The evolutionary genomics of anthroponosis in Cryptosporidium

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Type Article
Original languageEnglish
JournalNature Microbiology
Publication statusPublished - 04 Mar 2019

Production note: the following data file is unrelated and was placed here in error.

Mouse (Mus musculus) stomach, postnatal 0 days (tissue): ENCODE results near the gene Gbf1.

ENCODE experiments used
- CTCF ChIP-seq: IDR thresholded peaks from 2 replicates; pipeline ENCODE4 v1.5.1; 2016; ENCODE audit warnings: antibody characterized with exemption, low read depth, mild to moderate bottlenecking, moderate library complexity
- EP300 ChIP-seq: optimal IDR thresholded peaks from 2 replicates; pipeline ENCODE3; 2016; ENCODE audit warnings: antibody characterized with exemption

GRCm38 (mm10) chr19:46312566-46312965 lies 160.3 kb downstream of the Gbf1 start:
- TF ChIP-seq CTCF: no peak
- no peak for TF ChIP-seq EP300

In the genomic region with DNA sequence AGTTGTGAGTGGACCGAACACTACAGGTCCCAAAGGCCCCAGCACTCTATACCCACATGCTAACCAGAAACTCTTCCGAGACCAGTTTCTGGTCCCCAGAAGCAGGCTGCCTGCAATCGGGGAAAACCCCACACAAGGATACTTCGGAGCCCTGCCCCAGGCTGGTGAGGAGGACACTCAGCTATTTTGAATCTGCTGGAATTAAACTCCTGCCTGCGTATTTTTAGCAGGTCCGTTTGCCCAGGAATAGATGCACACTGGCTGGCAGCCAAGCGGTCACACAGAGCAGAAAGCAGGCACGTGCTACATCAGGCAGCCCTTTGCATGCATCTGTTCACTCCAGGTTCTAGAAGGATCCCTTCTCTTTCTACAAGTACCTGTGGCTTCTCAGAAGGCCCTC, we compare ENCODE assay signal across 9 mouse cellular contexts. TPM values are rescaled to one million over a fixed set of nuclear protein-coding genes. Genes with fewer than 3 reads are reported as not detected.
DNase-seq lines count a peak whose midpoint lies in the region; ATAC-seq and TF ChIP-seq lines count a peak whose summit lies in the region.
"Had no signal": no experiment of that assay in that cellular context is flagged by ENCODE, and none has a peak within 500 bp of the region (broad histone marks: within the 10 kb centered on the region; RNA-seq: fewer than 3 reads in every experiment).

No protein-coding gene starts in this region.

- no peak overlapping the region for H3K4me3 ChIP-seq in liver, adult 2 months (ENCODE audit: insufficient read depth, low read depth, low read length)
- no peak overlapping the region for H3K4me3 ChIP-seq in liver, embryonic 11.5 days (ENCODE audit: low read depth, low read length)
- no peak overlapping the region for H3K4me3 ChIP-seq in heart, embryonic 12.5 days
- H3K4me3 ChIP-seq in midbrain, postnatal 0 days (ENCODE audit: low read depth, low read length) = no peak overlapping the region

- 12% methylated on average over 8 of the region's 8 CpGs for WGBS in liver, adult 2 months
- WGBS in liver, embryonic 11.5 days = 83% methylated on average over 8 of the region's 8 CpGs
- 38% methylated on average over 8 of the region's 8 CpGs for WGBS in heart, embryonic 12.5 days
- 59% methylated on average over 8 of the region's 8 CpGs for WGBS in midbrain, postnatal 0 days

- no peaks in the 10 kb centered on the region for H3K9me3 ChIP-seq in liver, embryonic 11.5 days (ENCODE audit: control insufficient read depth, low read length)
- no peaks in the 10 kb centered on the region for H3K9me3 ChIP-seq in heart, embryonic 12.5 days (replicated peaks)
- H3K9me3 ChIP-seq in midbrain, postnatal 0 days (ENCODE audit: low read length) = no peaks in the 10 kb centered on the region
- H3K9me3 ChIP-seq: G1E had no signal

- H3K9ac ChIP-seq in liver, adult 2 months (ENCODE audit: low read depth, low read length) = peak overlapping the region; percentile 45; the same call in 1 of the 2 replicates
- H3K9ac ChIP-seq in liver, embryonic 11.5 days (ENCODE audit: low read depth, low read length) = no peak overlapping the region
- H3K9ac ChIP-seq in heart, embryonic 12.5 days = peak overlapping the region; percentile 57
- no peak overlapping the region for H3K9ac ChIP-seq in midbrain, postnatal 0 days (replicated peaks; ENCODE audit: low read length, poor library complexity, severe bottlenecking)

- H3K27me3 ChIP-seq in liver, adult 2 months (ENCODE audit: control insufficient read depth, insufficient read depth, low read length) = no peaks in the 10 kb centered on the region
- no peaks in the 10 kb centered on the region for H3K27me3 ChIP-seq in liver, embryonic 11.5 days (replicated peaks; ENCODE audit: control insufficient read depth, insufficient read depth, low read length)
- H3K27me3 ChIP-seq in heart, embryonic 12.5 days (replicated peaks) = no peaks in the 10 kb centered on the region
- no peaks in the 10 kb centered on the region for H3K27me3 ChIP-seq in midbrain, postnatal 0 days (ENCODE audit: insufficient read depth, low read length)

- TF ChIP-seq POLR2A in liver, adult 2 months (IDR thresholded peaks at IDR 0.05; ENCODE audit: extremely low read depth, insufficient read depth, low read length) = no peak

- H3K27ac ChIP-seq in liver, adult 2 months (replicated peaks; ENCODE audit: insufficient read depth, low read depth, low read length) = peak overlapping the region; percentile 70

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Human cryptosporidiosis is a leading protozoan cause of diarrhoeal mortality worldwide, and a preponderance of infections is caused by anthroponotic Cryptosporidium hominis and zoonotic Cryptosporidium parvum. In this study, we analyse 21 whole genome sequences (WGS) to elucidate the evolution and phylogeny of strictly human-infecting strains and generalist zoonotic strains. In addition, we conduct a meta-analysis to establish the distribution of Cryptosporidium species and subtypes globally, and describe the evolutionary changes of this pathogen during its association with its human host. Here, we show that the C. parvum forms two sister groups; an anthroponotic and zoonotic phenotype. We propose to split these into two separate subspecies; C. parvum parvum (Cpp) and C. parvum anthroponosum (Cpa) for the following reasons. Firstly, Cpa possesses a common subset of loci undergoing rapid convergent evolution driven by positive selection. Secondly, a relative excess of frameshift indels in Cpa and other strains with narrow host range is consistent with adaptation to a single species, i.e. the human host. Thirdly, the population genetic structure in Europe differs markedly between Cpp (isolation-by-distance) and Cpa (admixed population structure). Finally, we detect an elevated level of genetic introgression in the Cpa genome around potential virulence factors, and in genes under positive selection. Our analyses show that genetic introgression between subtypes and species plays a prominent role throughout the evolution of Cryptosporidium, and that the four human-infective Cryptosporidium (sub)species included in this study speciated recently, possibly within the past millennium.